June 20, 2017 Michael Copas No comments

Introduction to Construction Contract Admin – Change Management

During construction, clients see evidence of your services most often through the Contract Administration (CA) forms that you issue. In Canada, these forms usually begin with CCDC 24 – 1996 – a guide to model and support documents. This blog will examine a few of the common CA form types that you can quickly and easily issue and track using FIVE by StatsLog.

NOTE: All of the CCDC forms are perfectly adequate and appropriate in layout and content, however they were composed in 1996 for a single contract, namely CCDC-2. This contract has been revised since 1996, and offers no advice for other contracts developed by CCDC-3, 5a, 5b,14, etc. Additionally, the forms do not reflect intervening advances in technology that provide easy addition of automatic attachment list, follow-up to references, and reason codes. This kind of information is often included in the body text, which makes reporting difficult. FIVE By StatsLog has been specifically designed to address these kinds of limitations through the use of form templates that are highly customizable by the end-user.

Instructions are the work horse of CA forms. The CCDC 24 name is Supplemental Instruction, although it is also commonly referred to as a Site Instruction (SI). Instructions provide a vehicle to respond to any incoming form, or a means to address any important issue that does not seemingly change the Contract value or time. To my mind, Instructions are the best way to respond to the now ubiquitous Request for Information documents being bandied about by general contractors.

One common error that Architects make when they issue an Instruction is to attempt to change elements of the Contract. This is expressly prohibited in CCDC 24, but sometimes done in practice in the name of expediency.

Notice 1: Called a Proposed Change (PC) in CCDC-24, this form goes by many names in the wild, including Contemplated Change Notices (CCN), Contemplated Change Order (CCO), Change Notice (CN), etc… Notices are intended for issues that are expected to change the contract time and/or price, and for which work will only proceed approval is given. The most common issue encountered with this form is that contractor may proceed with work upon receipt of the document, but before approval has been granted, so it is important the your form clearly indicates that approval is required.

Notice 2: This type of notice is called a Change Directive (CD) in CCDC-24 and elsewhere. Change Directives are used for issues for which work will proceed immediately, and when approved will change the contract time and/or price. The most common issue encountered when using this form is a dispute over the price that is ultimately approved for the work.

Order 1: This document is called a Change Order (CO) in CCDC-24. Change Orders  act as an extended agreement between the contracted parties that can change the contract price and/or time as noted. Whereas this form in CCDC-24 also records changes to a contingency allowance, we believe that is better done as a separate form for each Contingency or Allowance Fund. This is because expenditures or draws from funds generally do not change the contract price or time.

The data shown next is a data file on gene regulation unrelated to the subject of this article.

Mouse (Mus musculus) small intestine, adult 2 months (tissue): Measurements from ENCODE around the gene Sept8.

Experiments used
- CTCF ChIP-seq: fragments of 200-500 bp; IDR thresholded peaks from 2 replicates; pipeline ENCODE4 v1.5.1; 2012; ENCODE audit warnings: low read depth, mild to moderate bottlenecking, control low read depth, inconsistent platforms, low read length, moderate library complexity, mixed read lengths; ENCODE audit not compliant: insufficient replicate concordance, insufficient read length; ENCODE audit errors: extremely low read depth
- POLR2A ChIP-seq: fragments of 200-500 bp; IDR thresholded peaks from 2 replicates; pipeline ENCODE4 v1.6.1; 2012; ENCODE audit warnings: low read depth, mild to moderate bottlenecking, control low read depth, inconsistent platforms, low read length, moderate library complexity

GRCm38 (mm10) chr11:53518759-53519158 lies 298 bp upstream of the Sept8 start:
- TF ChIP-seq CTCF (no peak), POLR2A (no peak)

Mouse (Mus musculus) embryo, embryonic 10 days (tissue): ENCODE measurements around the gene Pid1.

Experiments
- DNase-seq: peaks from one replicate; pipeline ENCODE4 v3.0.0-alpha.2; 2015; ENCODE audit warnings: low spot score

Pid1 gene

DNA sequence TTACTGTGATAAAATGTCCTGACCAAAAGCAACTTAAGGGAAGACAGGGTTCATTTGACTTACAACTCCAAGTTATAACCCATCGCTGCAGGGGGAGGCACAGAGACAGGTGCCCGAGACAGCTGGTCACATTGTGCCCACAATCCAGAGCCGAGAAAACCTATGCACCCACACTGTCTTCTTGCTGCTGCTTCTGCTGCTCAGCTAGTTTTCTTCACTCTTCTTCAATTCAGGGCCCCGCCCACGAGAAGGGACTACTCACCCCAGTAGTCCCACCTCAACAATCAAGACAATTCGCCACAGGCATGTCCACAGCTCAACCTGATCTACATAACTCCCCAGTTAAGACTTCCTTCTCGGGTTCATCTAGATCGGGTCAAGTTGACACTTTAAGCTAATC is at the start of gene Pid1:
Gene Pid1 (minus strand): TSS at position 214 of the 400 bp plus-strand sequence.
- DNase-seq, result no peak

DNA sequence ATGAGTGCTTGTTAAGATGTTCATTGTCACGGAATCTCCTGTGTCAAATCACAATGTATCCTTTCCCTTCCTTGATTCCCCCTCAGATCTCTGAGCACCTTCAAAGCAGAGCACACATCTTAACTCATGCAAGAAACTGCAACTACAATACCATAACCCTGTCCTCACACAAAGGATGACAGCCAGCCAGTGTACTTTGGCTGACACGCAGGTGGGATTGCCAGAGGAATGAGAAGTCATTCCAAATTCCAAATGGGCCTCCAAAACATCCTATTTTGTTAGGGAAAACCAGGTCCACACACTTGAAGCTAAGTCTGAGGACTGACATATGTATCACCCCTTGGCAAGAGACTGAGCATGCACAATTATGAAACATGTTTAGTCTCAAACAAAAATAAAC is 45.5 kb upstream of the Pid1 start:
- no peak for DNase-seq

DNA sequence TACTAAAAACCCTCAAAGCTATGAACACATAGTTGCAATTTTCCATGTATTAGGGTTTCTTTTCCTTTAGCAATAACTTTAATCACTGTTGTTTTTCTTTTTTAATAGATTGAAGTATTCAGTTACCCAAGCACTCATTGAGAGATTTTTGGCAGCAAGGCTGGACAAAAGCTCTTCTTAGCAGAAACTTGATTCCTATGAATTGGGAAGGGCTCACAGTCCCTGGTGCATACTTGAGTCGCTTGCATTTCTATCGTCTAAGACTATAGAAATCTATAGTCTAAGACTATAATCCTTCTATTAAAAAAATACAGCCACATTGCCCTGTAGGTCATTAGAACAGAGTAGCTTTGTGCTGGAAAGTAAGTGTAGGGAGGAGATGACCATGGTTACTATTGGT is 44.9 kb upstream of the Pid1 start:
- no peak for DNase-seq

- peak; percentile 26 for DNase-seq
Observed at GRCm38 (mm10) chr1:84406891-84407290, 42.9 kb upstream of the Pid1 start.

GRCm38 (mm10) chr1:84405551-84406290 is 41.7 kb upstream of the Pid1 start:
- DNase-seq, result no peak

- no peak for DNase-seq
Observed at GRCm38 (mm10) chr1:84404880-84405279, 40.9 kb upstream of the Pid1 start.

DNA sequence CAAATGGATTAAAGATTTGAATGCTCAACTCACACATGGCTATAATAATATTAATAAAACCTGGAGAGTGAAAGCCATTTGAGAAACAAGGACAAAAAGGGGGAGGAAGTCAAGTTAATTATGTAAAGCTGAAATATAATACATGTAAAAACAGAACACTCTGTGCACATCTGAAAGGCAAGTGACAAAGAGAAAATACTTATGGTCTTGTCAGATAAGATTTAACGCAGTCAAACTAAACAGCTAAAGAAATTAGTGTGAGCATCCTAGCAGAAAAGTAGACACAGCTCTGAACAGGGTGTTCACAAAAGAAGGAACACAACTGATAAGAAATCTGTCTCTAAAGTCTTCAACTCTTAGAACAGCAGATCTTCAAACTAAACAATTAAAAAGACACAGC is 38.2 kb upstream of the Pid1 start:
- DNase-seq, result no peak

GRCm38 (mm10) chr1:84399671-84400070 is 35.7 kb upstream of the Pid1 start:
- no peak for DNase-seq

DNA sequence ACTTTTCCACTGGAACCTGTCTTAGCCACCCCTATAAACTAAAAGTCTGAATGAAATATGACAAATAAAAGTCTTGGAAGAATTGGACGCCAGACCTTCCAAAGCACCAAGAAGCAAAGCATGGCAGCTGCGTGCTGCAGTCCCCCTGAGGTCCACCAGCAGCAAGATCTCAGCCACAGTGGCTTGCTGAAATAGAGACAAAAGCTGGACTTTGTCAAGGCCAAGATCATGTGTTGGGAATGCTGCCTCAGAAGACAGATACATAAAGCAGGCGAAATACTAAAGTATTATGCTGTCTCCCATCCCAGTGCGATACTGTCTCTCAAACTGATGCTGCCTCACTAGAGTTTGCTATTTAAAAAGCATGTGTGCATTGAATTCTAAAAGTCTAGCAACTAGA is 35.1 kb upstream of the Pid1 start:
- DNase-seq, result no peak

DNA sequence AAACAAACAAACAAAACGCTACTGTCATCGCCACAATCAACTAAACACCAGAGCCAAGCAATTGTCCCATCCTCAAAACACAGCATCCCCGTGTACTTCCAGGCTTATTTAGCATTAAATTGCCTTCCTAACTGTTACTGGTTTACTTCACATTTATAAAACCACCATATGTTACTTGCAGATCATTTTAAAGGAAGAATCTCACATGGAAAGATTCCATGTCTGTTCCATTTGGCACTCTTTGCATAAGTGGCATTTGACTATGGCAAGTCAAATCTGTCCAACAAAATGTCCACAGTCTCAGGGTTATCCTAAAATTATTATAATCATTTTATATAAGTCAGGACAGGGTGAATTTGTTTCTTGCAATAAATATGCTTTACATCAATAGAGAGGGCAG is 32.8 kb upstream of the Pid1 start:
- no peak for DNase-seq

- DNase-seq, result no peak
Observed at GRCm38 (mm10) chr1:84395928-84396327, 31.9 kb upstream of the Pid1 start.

NOTE: Although rarely defined we use the following: Contingency funds are for Work that is undefined, but is anticipated to be needed for project completion.

Allowance funds are for Work that is defined but has not had a fixed value set prior to the bid process.

There are only three (3) possible outcomes with these Funds. 1. they may be under spent, leaving a residual, 2. the may be over spent requiring a Change Order to increase the fund value, or 3. they may be spent until funds are exhausted.
Having said all the above, we generally recommend the use of 2 additional forms: Order 2 and Order 3.

Order 2: This form is often called a Draw from Allowance (Draw) or Cash Allowance Draw. Draw forms replicate CO forms in all ways, with the addition of an impact section that shows the original allowance fund amount, the total amount of draws to date, and the current balance of the fund. After issuing a draw, the overall contract price is remains unaffected.

Order 3: This form is often called an Expenditure from Contingency (Expenditure) or Authorization to Expend from Contingency. Expenditure forms replicate CO forms in all ways, with the addition of an impact section that shows the original contingency fund amount, the total expenditures to date, and the current balance of the fund. After issuing an expenditure, the overall contract price remains unaffected.

The issuance, progress tracking, and reporting of the above forms represent a process known as Change Management, and we’ll approach that topic in-depth in future posts.



Image CC BY-SA 3.0 Nick Youngson


Michael is the original and genuine article. He co-founded StatsLog Software over 30 years ago, and has been its stalwart captain ever since. He's lived and worked through the paper-digital transition, and been a driving force and champion of better contract administration through purpose-built software since the early days of the personal computer revolution.

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